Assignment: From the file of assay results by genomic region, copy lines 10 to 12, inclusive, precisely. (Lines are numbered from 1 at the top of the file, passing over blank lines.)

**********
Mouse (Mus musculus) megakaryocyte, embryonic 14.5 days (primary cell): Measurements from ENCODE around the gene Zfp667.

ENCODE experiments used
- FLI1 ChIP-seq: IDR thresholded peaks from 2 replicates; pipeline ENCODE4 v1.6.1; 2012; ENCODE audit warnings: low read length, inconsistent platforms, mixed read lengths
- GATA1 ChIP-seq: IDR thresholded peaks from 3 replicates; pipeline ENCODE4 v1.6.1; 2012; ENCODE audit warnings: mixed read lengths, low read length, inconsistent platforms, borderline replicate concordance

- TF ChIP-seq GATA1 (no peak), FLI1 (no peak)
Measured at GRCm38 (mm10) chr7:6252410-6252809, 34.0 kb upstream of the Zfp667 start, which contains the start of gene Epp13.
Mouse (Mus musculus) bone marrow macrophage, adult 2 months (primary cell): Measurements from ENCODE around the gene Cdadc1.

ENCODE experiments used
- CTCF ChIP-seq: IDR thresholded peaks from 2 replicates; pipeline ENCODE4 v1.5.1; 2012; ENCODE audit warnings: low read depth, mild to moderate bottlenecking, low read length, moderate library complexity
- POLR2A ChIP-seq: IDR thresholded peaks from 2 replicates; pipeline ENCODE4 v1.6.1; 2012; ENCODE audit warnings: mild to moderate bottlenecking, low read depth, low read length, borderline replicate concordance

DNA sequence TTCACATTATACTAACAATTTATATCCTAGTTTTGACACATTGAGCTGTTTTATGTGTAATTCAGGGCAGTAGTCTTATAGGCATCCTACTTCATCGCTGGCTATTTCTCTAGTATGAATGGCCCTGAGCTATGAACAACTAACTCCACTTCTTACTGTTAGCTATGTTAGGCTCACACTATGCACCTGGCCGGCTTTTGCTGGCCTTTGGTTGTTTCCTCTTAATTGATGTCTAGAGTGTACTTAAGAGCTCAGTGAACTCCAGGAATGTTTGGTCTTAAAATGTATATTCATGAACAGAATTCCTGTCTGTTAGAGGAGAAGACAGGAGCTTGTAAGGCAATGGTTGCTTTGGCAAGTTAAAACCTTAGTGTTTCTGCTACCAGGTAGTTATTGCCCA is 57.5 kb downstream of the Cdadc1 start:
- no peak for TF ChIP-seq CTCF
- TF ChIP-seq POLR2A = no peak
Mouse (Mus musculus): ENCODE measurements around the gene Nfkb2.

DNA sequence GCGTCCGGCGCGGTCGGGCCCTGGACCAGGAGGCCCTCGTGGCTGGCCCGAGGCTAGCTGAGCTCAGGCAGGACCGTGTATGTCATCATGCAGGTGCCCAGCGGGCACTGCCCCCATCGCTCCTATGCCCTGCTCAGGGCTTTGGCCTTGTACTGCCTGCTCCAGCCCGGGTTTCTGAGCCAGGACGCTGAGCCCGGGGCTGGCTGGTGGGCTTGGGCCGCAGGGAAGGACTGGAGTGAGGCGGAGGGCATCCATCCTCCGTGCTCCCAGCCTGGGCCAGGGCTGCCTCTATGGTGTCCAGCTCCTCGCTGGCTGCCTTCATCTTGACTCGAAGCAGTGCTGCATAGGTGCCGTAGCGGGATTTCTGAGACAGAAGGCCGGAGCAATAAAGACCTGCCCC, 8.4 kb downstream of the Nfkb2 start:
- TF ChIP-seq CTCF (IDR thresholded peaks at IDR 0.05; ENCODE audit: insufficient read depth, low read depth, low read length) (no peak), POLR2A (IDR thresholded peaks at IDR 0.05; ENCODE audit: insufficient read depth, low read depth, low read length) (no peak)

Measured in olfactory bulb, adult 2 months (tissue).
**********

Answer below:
- POLR2A ChIP-seq: IDR thresholded peaks from 2 replicates; pipeline ENCODE4 v1.6.1; 2012; ENCODE audit warnings: mild to moderate bottlenecking, low read depth, low read length, borderline replicate concordance

DNA sequence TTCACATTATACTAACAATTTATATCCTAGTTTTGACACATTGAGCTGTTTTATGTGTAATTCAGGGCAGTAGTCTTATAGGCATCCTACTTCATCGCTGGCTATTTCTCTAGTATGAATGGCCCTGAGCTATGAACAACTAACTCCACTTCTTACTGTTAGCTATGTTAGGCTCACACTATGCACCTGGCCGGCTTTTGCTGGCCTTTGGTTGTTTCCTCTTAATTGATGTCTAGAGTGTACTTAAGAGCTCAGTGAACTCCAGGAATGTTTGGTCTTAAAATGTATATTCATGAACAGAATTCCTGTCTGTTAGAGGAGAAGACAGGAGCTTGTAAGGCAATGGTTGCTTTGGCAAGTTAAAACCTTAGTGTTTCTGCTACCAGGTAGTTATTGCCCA is 57.5 kb downstream of the Cdadc1 start:
- no peak for TF ChIP-seq CTCF